The discovery of “cytoplasmic” islet cell autoantibodies with immunohistochemical staining of frozen sections of normal human pancreas initiated the utilization of anti-islet autoantibodies and was rapidly followed by the realization that type 1A diabetes is a chronic autoimmune disorder that could be predicted [4, 5]. A series of workshops improved the measurement of cytoplasmic islet cell autoantibodies but also highlighted difficulties in standardization of an assay dependent upon “observer” and pancreatic tissue sections. The discovery that insulin autoantibodies were present prior to insulin injections that induce insulin antibodies initiated the studies of what has been termed “biochemical autoantibodies” . The first assays demonstrating insulin autoantibodies utilized 125I labeled insulin in a fluid phase radioassay (The discovery of the radioassay by Berson and Yalow utilized insulin antibodies). Shortly after the report of insulin autoantibodies at the onset of diabetes prior to insulin therapy dozens of laboratories set up assays and an immediate controversy developed as to whether insulin autoantibodies predicted diabetes. Remarkably clear results from an insulin autoantibody workshop ended the debate [7, 8]. Fluid phase radioassays detected insulin autoantibodies of prediabetic and new onset patients while ELISA assays only detected antibodies induced by insulin injection. The first insulin autoantibody assays utilized relatively large volumes of serum and polyethylene glycol precipitation to separate labeled insulin bound to antibody from free insulin. Polyethylene glycol is a non-specific precipitant and factors in sera particularly in cord blood thus could produce low levels of signal. Subsequent assays introduced competition with unlabeled insulin to improve specificity and sensitivity and micro-assays utilizing protein A precipitation were developed . Insulin autoantibody expression is dramatically age related amongst individuals developing type 1A diabetes with almost all children presenting prior to age 5 have such antibodies but markedly fewer diabetics express insulin autoantibodies at diagnosis after age 12 . Prospective studies from birth indicate that not infrequently insulin autoantibodies are present years before diagnosis, but then can be absent at diagnosis even though other anti-islet autoantibodies have appeared.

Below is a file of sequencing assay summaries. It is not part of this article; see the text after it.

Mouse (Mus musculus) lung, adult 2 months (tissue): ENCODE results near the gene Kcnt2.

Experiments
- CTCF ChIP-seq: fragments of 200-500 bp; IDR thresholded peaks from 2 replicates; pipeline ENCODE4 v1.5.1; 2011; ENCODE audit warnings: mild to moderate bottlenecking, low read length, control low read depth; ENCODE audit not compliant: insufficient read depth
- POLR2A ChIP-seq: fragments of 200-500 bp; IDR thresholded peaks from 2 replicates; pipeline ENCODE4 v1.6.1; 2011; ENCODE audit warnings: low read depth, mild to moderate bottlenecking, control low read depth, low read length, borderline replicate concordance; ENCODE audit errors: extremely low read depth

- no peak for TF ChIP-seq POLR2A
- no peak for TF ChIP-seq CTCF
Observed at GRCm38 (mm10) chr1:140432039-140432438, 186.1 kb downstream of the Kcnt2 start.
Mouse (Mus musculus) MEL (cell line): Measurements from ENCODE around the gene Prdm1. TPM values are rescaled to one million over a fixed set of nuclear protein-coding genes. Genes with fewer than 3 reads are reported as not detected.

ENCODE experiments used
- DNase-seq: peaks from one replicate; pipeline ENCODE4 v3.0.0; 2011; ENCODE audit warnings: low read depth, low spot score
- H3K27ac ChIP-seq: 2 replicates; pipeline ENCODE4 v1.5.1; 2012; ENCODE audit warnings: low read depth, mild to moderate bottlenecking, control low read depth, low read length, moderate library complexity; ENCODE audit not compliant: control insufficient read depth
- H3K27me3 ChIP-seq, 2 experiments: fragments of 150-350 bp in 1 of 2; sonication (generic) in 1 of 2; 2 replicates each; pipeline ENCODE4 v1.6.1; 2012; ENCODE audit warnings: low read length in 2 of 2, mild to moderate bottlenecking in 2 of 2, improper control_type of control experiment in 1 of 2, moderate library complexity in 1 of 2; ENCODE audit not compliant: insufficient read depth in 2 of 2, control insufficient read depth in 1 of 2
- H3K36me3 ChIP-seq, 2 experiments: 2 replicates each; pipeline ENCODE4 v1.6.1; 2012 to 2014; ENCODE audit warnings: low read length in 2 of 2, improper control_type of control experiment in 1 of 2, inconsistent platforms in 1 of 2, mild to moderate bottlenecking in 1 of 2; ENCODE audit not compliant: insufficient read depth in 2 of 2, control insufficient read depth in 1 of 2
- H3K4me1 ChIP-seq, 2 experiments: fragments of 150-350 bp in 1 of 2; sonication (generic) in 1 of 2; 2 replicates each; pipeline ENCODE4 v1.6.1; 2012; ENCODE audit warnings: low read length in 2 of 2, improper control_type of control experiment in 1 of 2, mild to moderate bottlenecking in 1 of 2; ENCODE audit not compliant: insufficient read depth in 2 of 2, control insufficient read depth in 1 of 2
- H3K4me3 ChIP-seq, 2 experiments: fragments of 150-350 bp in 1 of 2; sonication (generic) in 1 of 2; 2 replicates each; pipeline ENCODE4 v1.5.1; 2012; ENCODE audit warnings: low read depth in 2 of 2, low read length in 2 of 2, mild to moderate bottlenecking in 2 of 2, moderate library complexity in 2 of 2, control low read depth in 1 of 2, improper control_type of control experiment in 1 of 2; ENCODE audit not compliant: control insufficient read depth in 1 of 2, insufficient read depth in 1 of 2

Following the initial application of insulin autoantibody assays, assays for autoantibodies reacting with GAD65 and IA-2 (and related IA-2 beta molecule) autoantibodies were introduced [11, 12]. These assays were facilitated by the general application of in vitro transcription and translation reticulocyte kits to produce labeled autoantigen with usually 3H-leucine for 35S-methionine incorporated into the protein autoantigen. Given a cDNA for a given protein antigen, within a week appropriate labeled autoantigen can be produced and an assay run. Assays can be run in 96-well plates with protein A beads (or isotype specific beads) and filtration to separate bound from free autoantigen. The majority of new assays work the first time they are run, but for those that do not work, perhaps due to improper folding of a protein antigen or lack of essential post-translational modifications of the antigen, it is very difficult to appropriately modify the antigen. Of the three standard assays, the insulin autoantibody assay has remained the most difficult for new laboratories to perform and to standardize. This assay is typically run with a competitive step with unlabeled insulin blocking binding of I-125 insulin to the autoantibody while the GAD65 and IA-2 autoantibody assays do not require such competition. The difficulties with the insulin autoantibody radioassay probably relate to the very low concentrations of insulin autoantibodies, with a very small difference between approximately ½ of positive patients and normal controls. It appears that insulin autoantibodies of man cannot react with insulin bound to plates. Given the presence of these autoantibodies in man, workshops evaluating animal models have concluded that only specific insulin autoantibodies are present in the spontaneous model of diabetes, the NOD mouse. Insulin autoantibody levels are as high in the NOD mouse as the youngest children developing diabetes and follow a classic course, usually decreasing to negative about the time of onset of diabetes.